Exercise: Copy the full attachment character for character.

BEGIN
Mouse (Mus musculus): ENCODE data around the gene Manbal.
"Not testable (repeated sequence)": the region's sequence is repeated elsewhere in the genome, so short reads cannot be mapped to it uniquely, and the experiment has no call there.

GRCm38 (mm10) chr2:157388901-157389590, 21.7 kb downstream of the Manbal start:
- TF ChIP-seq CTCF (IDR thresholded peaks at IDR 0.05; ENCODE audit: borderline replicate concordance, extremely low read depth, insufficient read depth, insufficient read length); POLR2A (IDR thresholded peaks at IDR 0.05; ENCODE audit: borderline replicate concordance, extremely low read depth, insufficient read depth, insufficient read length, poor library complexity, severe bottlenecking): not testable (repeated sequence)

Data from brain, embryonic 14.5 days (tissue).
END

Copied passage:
Mouse (Mus musculus): ENCODE data around the gene Manbal.
"Not testable (repeated sequence)": the region's sequence is repeated elsewhere in the genome, so short reads cannot be mapped to it uniquely, and the experiment has no call there.

GRCm38 (mm10) chr2:157388901-157389590, 21.7 kb downstream of the Manbal start:
- TF ChIP-seq CTCF (IDR thresholded peaks at IDR 0.05; ENCODE audit: borderline replicate concordance, extremely low read depth, insufficient read depth, insufficient read length); POLR2A (IDR thresholded peaks at IDR 0.05; ENCODE audit: borderline replicate concordance, extremely low read depth, insufficient read depth, insufficient read length, poor library complexity, severe bottlenecking): not testable (repeated sequence)

Data from brain, embryonic 14.5 days (tissue).